“JUST THE MATHS” UNIT NUMBER 12.2 INTEGRATION 2

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“JUST THE MATHS”

UNIT NUMBER

12.2

INTEGRATION 2

(Introduction to definite integrals) by

A.J.Hobson

12.2.1 Definition and examples

12.2.2 Exercises

12.2.3 Answers to exercises

UNIT 12.2 - INTEGRATION 2

INTRODUCTION TO DEFINITE INTEGRALS

12.2.1 DEFINITION AND EXAMPLES

So far, all the integrals considered have been “indefinite integrals” since each result has contained an arbitrary constant which cannot be assigned a value without further information.

In practical applications of integration, however, a different kind of integral, called a “definite integral” , is encountered and is represented by a numerical value rather than a function plus an arbitrary constant.

Suppose that

Z f ( x )d x = g ( x ) + C.

Then the symbol

Z a b f ( x )d x is used to mean

(Value of g ( x ) + C at x = b ) minus (Value of g ( x ) + C at x = a ).

In other words, since C will cancel out,

Z a b f ( x )d x = g ( b )

− g ( a ) .

The right hand side of this statement can also be written

[ g ( x )] b a

, a notation which is used as the middle stage of a definite integral calculation.

The values a and b are known as the the definite integral (even when a

“lower limit” is larger than b ).

and “upper limit” , respectively, of

EXAMPLES

1. Evaluate the definite integral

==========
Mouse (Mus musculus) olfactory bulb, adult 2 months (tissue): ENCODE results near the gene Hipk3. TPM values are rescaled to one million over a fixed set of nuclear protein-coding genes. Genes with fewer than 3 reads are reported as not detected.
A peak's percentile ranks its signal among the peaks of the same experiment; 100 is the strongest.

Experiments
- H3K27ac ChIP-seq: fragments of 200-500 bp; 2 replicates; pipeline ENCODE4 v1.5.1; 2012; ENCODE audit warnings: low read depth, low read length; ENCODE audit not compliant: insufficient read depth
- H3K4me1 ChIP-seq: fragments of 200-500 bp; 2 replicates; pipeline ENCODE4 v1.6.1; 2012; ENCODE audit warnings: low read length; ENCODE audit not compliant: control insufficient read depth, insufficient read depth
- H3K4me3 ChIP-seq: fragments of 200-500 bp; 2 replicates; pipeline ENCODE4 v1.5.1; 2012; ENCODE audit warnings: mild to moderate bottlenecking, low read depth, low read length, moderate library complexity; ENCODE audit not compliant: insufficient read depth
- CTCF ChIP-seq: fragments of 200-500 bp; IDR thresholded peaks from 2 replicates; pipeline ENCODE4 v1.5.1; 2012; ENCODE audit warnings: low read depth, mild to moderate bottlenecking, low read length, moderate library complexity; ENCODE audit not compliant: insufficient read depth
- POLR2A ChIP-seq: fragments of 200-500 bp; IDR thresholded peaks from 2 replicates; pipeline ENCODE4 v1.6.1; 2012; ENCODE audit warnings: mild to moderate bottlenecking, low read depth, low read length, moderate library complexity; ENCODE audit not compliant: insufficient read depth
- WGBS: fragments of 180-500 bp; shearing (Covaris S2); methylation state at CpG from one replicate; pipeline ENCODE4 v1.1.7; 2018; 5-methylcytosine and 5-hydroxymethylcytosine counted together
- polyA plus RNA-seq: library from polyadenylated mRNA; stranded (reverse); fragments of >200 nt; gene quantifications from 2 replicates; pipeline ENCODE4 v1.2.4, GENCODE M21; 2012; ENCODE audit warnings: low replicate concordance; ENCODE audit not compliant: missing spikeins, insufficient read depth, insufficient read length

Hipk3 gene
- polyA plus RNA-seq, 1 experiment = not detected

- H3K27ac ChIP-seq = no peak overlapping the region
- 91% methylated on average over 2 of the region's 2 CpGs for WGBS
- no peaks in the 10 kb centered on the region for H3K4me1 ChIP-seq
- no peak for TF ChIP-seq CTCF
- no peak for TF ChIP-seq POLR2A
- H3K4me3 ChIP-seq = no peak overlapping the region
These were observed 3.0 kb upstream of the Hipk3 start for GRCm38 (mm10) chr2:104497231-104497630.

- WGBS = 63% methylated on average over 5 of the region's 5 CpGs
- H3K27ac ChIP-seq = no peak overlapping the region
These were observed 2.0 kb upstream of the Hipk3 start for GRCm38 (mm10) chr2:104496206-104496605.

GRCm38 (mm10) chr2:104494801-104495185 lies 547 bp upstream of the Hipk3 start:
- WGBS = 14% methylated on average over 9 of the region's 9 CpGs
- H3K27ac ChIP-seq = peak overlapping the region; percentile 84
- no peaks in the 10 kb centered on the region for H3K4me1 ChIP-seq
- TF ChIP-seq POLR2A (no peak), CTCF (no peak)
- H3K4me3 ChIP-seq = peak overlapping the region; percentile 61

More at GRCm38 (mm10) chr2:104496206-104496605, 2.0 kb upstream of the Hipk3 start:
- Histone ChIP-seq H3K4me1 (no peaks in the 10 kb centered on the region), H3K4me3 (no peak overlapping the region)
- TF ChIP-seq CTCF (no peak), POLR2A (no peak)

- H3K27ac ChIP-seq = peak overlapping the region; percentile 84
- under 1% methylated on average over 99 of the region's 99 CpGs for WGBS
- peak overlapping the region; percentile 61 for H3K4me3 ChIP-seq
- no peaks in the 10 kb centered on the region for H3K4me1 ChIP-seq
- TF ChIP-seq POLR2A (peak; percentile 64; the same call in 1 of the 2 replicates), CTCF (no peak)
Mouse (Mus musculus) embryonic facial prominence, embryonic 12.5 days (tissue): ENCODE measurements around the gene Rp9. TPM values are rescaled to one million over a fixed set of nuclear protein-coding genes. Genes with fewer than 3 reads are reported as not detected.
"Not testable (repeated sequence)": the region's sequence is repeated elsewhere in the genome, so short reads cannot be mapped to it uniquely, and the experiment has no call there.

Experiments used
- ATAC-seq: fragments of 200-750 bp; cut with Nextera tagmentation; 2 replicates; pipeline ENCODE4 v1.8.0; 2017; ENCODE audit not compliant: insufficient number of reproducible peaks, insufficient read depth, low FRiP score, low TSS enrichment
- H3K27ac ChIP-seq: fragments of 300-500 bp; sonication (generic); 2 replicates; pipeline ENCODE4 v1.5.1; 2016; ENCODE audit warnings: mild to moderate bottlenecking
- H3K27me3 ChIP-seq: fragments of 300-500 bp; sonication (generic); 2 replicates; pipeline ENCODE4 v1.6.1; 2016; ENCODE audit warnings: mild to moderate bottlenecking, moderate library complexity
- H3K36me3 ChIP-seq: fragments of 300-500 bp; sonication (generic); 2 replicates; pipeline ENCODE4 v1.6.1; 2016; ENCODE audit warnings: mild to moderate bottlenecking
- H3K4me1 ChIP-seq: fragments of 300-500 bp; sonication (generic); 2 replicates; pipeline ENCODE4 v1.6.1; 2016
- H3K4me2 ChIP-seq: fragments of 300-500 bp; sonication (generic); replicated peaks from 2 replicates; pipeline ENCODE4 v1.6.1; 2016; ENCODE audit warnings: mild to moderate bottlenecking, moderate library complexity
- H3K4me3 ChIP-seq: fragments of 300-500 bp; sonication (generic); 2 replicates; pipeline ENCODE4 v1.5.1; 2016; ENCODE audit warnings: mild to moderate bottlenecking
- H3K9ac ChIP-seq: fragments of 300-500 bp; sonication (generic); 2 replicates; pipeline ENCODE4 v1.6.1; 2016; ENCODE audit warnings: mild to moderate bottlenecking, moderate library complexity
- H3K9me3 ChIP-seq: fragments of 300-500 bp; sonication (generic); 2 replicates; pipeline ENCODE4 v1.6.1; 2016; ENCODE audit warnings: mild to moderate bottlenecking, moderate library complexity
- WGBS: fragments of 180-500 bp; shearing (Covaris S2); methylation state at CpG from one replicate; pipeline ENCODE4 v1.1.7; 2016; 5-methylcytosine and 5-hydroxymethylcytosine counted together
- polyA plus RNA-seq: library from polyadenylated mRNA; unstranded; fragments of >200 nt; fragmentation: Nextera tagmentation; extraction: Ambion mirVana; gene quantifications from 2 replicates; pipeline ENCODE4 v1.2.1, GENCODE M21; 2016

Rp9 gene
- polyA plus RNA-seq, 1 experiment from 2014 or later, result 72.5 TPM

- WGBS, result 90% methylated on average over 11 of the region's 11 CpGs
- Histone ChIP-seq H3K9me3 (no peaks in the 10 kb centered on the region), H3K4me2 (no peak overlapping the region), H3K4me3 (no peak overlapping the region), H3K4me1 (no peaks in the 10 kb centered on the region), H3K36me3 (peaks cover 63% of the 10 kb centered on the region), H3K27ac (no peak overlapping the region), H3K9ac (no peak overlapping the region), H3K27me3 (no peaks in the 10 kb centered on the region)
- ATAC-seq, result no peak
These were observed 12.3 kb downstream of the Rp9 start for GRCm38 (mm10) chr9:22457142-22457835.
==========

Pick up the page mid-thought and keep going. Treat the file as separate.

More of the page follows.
Z

0

π

2 cos x d x.

1

Solution

Z

0

π

2 cos x d x = [sin x ]

0

2

π

= sin

π

2

− sin 0 = 1 .

2. Evaluate the definite integral

Z

1

3

(2 x + 1)

2 d x.

Solution

Using the method of integrating a function of a linear function, we obtain

Z

1

3

(2 x + 1)

2 d x =

"

(2 x + 1)

3 #

3

6

1

=

7

3

6

3

3

6

'

52 .

67

Notes:

(i) If we had decided to multiply out the integrand (2 x + 1)

2 before integrating, giving

4 x

2

+ 4 x + 1 , the integration process would have yielded the expression

4 x

3

3

+ 2 x

2

+ x, which differs only from the previous result by the constant value

1

; students may like to

6 check this. Hence the numerical result for the definite integral will be the same.

(ii) An alternative method of evaluating the definite integral would be to make the substitution u = 2 x + 1 .

But, whenever substitution is used for definite integrals, it is not necessary to return to the original variable at the end as long as the limits of integration are changed to the appropriate values for u .

Replacing d x and u = 2 by d x d u (that is,

1 d u ) and the limits d u 2

×

3 + 1 = 7, respectively, we obtain x = 1 and x = 3 by u = 2

×

1 + 1 = 3

Z

3

7 u

2

1

2 d u =

" u

3 #

7

6

3

=

7

3

6

3

3

6

'

52 .

67

2

12.2.2 EXERCISES

Evaluate the following definite integrals:

1.

Z

0

π

3 sin 4 x d x.

2.

Z

1

1

( x + 1)

7 d x.

3.

Z

π

4 sec

2

( x + π ) d x.

0

4.

Z

2

1

1

4 + 3 x d x.

5.

Z

1 e

1

7 x d x.

0

12.2.3 ANSWERS TO EXERCISES

1.

0 .

375

2.

32 .

3.

1 .

4.

1

3 ln

10

7 or 0 .

119 approximately

5.

0 .

388 approximately

3

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